With the exception of spook writer, Mick Herron, no one can touch John le Carré when it comes to writing about the venality of UK spy and undercover agencies. Although now in his late eighties, le Carré returns in A LEGACY OF SPIES (Viking) to the divided Berlin - his favourite locality - before the wall went up for what may well be the novel that signs off a stellar career. His ability to milk tension and propulsive narrative from seemingly bland inter-agency memos is the key to this gripping spy thriller.
If you have ever recently wondered how a small, backward, famine-stricken country like North Korea can pose a real threat to the most affluent and powerful country in the world - the US - read A WAR LIKE NO OTHER by Victor Davis Hanson (Random House). Nearly 2,500 years ago, the Greek historian Thucydides forecast that the Peloponnesian War in which he was embroiled would be a template for human behaviour for all time. He was right. Utterly absorbing.
Act of Allegiance, Peter Cunningham's latest novel, is published by Sandstone
I'm constantly pushing copies of Elske Rahill's Ink White Ink (Head of Zeus) on everyone. Rahill is extraordinarily talented. She writes in a way that is both intellectual and intuitive. The stories fly along, and you feel like she knows you intimately.
Andrew Michael Hurley's Devil's Day (John Murray) is like British folk horror told with beautiful prose and lengthy meditations on responsibility to family and home, it's a dark and moody treat.
Darach Ó Séaghdha's Motherfoclóir (Head of Zeus) is a lot of fun if you're a bit of a nerd for etymology. It sneakily teaches you Irish in a big-hearted way. The popularity of O Séaghdha's Twitter account and podcast is kind of remarkable; he may single-handedly revive the language for the mainstream yet.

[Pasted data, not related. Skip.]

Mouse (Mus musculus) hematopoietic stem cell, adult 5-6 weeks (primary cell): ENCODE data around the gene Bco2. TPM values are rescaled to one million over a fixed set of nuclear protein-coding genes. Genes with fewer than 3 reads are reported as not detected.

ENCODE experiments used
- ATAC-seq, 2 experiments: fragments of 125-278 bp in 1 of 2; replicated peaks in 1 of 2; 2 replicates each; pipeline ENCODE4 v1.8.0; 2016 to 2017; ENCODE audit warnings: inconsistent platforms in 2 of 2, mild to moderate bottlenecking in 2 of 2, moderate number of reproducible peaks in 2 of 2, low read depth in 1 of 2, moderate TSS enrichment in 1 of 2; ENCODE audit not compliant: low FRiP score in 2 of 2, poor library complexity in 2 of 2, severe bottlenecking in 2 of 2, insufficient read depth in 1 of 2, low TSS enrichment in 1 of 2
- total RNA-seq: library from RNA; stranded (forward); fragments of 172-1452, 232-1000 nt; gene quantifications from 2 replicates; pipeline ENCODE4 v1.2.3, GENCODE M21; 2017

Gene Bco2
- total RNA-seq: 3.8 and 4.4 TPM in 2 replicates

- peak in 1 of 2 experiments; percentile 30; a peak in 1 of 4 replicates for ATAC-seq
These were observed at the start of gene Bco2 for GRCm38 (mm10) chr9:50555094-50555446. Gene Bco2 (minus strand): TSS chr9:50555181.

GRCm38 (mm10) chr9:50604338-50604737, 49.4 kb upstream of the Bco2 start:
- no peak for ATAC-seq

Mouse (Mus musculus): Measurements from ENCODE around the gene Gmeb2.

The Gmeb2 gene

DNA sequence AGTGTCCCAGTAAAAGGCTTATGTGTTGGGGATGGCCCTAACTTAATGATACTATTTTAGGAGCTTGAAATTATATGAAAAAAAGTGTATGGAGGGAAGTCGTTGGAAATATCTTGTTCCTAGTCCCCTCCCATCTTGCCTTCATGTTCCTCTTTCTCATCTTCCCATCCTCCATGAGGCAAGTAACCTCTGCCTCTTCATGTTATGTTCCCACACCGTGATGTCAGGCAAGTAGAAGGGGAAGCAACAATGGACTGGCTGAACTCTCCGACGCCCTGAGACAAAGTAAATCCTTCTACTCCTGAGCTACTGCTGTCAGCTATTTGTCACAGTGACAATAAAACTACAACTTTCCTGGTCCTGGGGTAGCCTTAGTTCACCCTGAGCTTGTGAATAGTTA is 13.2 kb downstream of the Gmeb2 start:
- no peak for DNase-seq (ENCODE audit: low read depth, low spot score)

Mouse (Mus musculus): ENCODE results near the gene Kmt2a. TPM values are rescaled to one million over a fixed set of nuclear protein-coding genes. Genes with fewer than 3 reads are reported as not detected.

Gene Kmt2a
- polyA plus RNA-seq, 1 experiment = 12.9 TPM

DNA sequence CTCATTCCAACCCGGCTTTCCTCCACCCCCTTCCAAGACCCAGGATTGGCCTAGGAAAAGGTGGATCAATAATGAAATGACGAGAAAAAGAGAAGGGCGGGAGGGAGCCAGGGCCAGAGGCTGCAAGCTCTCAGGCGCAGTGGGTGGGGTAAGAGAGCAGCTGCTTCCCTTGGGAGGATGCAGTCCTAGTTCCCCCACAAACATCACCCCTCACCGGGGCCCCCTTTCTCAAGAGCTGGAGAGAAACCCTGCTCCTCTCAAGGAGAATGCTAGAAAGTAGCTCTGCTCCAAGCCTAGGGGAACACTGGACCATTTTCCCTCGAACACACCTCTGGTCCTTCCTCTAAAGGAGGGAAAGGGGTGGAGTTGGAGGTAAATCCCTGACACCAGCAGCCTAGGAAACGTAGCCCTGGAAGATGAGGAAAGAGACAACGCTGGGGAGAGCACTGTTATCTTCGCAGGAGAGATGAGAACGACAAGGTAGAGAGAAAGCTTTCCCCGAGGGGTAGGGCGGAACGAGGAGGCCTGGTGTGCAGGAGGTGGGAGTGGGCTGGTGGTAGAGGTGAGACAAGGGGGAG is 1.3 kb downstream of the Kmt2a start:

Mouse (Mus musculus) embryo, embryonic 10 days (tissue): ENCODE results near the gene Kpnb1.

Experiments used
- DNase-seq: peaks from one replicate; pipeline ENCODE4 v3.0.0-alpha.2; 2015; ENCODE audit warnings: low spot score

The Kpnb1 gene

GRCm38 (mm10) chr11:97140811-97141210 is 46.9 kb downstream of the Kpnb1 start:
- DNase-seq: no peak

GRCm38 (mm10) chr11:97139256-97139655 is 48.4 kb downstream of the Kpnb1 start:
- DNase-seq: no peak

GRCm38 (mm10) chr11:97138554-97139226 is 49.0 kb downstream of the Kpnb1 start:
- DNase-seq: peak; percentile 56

Mark O'Connell's To Be A Machine evoked a more complex class of anxiety in me than I'd normally be able to muster. He raises a lot of questions about what it means to be human, but in a hilariously humane way. Angie Thomas's The Hate You Give (Walker Books) is an incredible debut YA novel about police brutality. The subject is tough, and the prose is electric.
Nicholas Grene's excellent The Theatre of Tom Murphy (Bloomsbury) describes Murphy as a playwright who operates between the 'formula method' and the 'adventurer method' of playwriting. The risks didn't always pay off, but when they do, the results are extraordinary. This is the dilemma we in the arts have to interrogate all the time.
Do you take a risk on something strange and challenging, in the hopes that people will meet you halfway when the house lights go down, or do you plot a sensible, likeable and familiar experience to pay to keep those lights on?
I did a lot of comfort reading this year, including revisiting Nora Ephron's Heartburn and I Feel Bad About My Neck, and Stephen King's The Dead Zone (I listened to the audiobook read by James Franco), a novel about premonitions that predicted Donald Trump. Stephen King and Owen King's new novel Sleeping Beauties (Hodder & Stoughton) is a supernatural story about a mysterious spell that causes only women to fall into a deep sleep inside a cocoon. If you wake them, they react with homicidal fury. It's a nice analogy for the revelations of 2017, if you ask me; the awakening is brutal.
Lisa Coen is a co-founder of independent Irish publisher Tramp Press